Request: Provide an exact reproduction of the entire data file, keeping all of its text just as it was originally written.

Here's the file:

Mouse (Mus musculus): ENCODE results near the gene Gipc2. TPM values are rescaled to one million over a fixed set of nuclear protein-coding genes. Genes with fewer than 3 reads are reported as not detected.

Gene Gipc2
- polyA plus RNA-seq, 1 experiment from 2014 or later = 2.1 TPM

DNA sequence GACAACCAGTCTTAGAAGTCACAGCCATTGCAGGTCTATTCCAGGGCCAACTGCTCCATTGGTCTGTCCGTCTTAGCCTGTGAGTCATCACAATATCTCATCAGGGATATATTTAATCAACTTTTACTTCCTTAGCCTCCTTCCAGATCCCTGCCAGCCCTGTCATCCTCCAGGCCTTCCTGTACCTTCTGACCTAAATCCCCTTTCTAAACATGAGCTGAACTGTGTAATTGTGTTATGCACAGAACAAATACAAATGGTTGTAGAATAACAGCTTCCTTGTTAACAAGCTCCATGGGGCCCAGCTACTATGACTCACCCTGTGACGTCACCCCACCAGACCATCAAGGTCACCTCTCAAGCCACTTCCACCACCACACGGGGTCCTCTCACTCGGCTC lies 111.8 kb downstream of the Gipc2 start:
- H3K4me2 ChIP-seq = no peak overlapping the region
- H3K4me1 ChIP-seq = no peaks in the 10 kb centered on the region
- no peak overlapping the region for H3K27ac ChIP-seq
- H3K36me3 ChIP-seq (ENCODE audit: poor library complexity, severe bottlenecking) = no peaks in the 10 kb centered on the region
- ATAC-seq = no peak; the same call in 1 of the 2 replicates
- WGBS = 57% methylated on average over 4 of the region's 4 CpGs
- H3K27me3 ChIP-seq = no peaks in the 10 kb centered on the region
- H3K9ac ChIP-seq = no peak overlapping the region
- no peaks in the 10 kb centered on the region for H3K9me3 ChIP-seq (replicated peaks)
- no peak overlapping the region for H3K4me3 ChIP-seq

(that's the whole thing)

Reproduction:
Mouse (Mus musculus): ENCODE results near the gene Gipc2. TPM values are rescaled to one million over a fixed set of nuclear protein-coding genes. Genes with fewer than 3 reads are reported as not detected.

Gene Gipc2
- polyA plus RNA-seq, 1 experiment from 2014 or later = 2.1 TPM

DNA sequence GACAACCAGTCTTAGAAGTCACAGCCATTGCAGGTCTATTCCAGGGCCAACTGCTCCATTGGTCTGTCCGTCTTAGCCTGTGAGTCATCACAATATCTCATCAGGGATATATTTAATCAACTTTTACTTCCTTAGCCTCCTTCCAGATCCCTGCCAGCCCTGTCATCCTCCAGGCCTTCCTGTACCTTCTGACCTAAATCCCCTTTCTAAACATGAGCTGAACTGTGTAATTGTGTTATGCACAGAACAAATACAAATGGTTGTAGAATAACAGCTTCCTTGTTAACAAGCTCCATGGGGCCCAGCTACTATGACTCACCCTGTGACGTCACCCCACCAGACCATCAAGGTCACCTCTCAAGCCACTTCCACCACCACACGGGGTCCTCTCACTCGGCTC lies 111.8 kb downstream of the Gipc2 start:
- H3K4me2 ChIP-seq = no peak overlapping the region
- H3K4me1 ChIP-seq = no peaks in the 10 kb centered on the region
- no peak overlapping the region for H3K27ac ChIP-seq
- H3K36me3 ChIP-seq (ENCODE audit: poor library complexity, severe bottlenecking) = no peaks in the 10 kb centered on the region
- ATAC-seq = no peak; the same call in 1 of the 2 replicates
- WGBS = 57% methylated on average over 4 of the region's 4 CpGs
- H3K27me3 ChIP-seq = no peaks in the 10 kb centered on the region
- H3K9ac ChIP-seq = no peak overlapping the region
- no peaks in the 10 kb centered on the region for H3K9me3 ChIP-seq (replicated peaks)
- no peak overlapping the region for H3K4me3 ChIP-seq